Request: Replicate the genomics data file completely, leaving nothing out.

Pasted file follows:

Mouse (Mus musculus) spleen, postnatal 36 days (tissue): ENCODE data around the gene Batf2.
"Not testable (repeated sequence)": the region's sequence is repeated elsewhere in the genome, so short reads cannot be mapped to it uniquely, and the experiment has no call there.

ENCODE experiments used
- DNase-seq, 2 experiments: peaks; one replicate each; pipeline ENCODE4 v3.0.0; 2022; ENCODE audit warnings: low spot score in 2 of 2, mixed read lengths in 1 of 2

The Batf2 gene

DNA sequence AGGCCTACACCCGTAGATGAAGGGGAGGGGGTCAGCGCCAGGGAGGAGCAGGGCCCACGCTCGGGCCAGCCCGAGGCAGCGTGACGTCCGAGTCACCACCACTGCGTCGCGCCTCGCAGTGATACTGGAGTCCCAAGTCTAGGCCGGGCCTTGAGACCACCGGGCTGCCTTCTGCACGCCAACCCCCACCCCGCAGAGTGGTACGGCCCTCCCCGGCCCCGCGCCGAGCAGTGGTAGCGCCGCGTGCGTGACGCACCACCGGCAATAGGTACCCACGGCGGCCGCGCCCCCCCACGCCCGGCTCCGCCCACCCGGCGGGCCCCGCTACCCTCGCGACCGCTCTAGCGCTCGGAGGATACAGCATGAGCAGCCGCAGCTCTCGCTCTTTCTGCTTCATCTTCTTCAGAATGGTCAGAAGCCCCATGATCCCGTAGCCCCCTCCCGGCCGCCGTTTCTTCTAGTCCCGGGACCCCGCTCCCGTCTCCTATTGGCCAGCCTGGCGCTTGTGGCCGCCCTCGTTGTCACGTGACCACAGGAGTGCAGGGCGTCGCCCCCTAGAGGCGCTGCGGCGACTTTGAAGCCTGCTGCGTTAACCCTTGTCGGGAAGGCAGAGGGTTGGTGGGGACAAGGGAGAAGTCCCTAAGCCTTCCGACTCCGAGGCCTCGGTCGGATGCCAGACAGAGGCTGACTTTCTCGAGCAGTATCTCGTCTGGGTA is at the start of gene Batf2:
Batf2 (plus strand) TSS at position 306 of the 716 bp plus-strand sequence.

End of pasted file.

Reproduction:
Mouse (Mus musculus) spleen, postnatal 36 days (tissue): ENCODE data around the gene Batf2.
"Not testable (repeated sequence)": the region's sequence is repeated elsewhere in the genome, so short reads cannot be mapped to it uniquely, and the experiment has no call there.

ENCODE experiments used
- DNase-seq, 2 experiments: peaks; one replicate each; pipeline ENCODE4 v3.0.0; 2022; ENCODE audit warnings: low spot score in 2 of 2, mixed read lengths in 1 of 2

The Batf2 gene

DNA sequence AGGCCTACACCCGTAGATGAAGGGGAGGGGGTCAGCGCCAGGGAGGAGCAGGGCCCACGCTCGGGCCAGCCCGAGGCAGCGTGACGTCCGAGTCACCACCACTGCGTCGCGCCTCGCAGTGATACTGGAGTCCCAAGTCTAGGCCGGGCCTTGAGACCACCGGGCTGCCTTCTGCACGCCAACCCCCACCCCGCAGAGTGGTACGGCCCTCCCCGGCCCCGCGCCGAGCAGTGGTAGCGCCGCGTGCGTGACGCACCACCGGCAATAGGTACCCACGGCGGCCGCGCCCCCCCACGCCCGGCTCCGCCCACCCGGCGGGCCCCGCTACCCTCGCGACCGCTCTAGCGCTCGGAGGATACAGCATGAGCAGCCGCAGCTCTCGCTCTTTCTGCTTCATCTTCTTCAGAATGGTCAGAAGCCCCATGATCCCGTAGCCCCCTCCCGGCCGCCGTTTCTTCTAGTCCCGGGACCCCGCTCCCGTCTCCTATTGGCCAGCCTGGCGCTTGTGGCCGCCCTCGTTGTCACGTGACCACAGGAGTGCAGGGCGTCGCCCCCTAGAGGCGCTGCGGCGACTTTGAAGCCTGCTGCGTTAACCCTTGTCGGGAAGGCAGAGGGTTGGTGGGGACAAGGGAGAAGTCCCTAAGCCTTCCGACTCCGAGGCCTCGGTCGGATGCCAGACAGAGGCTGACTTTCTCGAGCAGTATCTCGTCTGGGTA is at the start of gene Batf2:
Batf2 (plus strand) TSS at position 306 of the 716 bp plus-strand sequence.